• In May 2015, The American Multi-Cinema Inc. Regency 24 theater in Arlington FL was purchased Friday for $26.2 million by EPR Properties of Kansas City, Missouri, according to a deed filed with Duval County. EPR Properties bought the property under the name 30 West Pershing LLC from Regency Mall Realty (which owned 45 percent of the property), Regency CH LLC (45 percent) and Regency Nassim LLC (10 percent). The sale includes 12 acres of property at 9451 Regency Square Blvd., including one acre for parking. The theater was built in 1999 and encompasses 100,704 square feet. The 24-screen theater was recently renovated to better its fan experience with reclining seats, a full-service bar and remodeled restrooms. Construction costs for the project were reportedly around $3 million.
  • In April 2015, The Shops at Walnut Creek, a retail center in Westminster, CO was purchased by an Illinois company for $57.1 million. The 216,325-square-foot shopping center located near the intersection of Highway 36 and 104th Ave. was purchased by InvenTrust Properties Corp. Tenants include T.J. Maxx/Home Goods, Petsmart, Dollar Tree and Michael’s, with the largest three tenants having eight years remaining of their lease terms. Walnut Creek has 14,524 square feet of available space. InvenTrust Properties Corp., formerly Inland American, became a self-managed real-estate investment trust in March 2014 and manages three other retail properties along the Front Range: Cheyenne Meadows in Colorado Springs, Quebec Square Shopping Center in Denver and Centerplace of Greeley. In total, InvenTrust owns 15.5 million square feet of retail space in 24 states.
  • In April 2015, Inland Real Estate Corporation (NYSE: IRC) announced that its joint venture with Dutch pension fund administrator PGGM acquired Cedar Center North, a 61,400¬square-foot shopping center located in the east Cleveland suburb of South Euclid, Ohio, for a purchase price of $15.4 million, excluding closing costs and adjustments and subject to future earnout payments. Completed in 2012, the 90% leased center is anchored by PetSmart and features a diverse blend of national retailers such as Panera, Starbucks, Five Guys, Chipotle, Jimmy Johns, Wing Stop, Sport Clips, Sprint and Huntington Learning Center. Cedar Center North, located in the desirable eastern suburbs of Cleveland within walking distance of John Carroll University, is surrounded by a three-mile population of approximately 131,500 with average household income of nearly $79,600. The center is shadow anchored by Whole Foods, located across the street in the Cedar Center South shopping center that was acquired by the IRC/PGGM venture in 2013.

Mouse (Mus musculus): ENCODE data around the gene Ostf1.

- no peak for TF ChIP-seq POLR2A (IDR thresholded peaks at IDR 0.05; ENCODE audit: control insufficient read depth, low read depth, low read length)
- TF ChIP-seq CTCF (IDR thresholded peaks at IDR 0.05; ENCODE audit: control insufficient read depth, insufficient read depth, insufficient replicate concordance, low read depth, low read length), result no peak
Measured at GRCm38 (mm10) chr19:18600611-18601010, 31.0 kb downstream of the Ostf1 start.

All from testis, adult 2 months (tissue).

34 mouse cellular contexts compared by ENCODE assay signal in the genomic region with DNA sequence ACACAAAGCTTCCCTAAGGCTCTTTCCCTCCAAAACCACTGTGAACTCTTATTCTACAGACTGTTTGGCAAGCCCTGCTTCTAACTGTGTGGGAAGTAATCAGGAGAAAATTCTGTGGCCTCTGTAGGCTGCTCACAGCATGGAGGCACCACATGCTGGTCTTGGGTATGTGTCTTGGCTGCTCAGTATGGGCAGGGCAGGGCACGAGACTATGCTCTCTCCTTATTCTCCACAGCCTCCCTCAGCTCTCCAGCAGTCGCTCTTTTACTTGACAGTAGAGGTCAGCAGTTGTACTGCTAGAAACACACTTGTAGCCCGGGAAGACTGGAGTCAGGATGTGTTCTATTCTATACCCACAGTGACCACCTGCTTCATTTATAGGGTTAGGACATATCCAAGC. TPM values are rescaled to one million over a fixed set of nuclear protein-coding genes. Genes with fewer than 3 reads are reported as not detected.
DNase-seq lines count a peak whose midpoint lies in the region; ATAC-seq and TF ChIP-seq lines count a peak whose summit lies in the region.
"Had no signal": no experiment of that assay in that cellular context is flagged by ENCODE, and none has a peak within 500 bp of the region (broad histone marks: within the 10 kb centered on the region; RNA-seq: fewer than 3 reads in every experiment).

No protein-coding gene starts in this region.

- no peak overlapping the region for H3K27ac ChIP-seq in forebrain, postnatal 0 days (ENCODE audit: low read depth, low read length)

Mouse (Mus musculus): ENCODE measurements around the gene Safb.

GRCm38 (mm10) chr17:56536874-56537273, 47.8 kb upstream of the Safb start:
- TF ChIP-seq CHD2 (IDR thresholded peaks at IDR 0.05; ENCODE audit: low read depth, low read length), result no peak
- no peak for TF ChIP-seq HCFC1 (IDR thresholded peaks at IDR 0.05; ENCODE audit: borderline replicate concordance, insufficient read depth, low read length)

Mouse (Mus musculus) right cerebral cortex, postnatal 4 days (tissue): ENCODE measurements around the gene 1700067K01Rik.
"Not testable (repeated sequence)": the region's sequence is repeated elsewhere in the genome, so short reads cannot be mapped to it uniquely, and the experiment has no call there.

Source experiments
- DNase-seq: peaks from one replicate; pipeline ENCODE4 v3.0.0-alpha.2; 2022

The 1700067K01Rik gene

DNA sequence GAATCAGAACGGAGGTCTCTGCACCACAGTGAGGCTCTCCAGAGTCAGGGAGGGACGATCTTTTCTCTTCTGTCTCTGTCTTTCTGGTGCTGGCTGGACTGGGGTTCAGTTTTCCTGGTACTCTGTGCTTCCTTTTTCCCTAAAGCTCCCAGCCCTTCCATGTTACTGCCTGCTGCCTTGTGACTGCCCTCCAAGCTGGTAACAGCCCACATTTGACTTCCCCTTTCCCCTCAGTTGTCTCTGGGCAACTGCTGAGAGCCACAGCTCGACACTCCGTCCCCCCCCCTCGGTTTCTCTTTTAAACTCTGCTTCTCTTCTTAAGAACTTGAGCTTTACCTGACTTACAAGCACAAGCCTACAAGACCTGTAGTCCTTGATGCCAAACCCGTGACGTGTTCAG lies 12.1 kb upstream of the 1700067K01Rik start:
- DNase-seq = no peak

• In April 2015, P&P sold the Bluegrass Manor Shopping Center, a grocery-anchored development in St. Matthews, KY, part of the Louisville metro area, for $46.1 million to a partnership led by a local operating partner, the Hocker Group. Grocery-anchored centers have become some of the most desirable retail properties, but this property had special appeal because it features a Whole Foods, currently the only one in Louisville. The property closed at a cap rate of 6.65%, which exceeded market expectations for a leasehold interest in an anchored center in Kentucky, according to Faris Lee Investments, which advised both parties in the transaction. The center’s tenant lineup also includes Toys R Us and LA Fitness. And although St. Matthews is already considered one of the top retail areas in the region, Whole Foods heightened buyers’ interest because it draws customers from a huge radius and has experienced tremendous store sales with strong annual growth.

AVG to Present at IAAO Annual Conference

American Valuation Group, Inc. announced that Mark T. Kenney, MAI, SRPA, MRICS, MBA, President of American Valuation Group, Inc. was invited to make a presentation entitled “Tax Appeal Litigation: One Expert’s Perspective” at the 2015 International Association of Assessing Officers’ (IAAO) Annual Conference to be held in September 2015 at the J.W. Marriott Hotel in Indianapolis, IN.

In addition to national department store and big box tax appeal experience, American Valuation Group, Inc. was retained for appraisal and litigation support services involving the King of Prussia Mall, Mayfair Mall, Palisades Center, Westfield Trumbull Mall, Eden Prairie Center, The Maine Mall, Landmark Mall, Coral Ridge Mall, Glenbrook Square mall, River Ridge Mall, Quaker Bridge Mall, and Plymouth Meeting Mall tax appeal litigations. He also appraised and consulted on the Mall of America, the largest mega-mall in the U.S. Mark T. Kenney, MAI, SRPA, MRICS, MBA, President of American Valuation Group, Inc., is the author of “Business Enterprise Value: The Debate Continues,” and other shopping mall articles that appeared in The Appraisal Journal, a leading industry journal published by the Appraisal Institute.

American Valuation Group, Inc. is a leader in the appraisal of shopping malls and shopping centers, and specializes in property tax appraisal and litigation support nationwide.

Home | Newsletters | About Us | Contact Us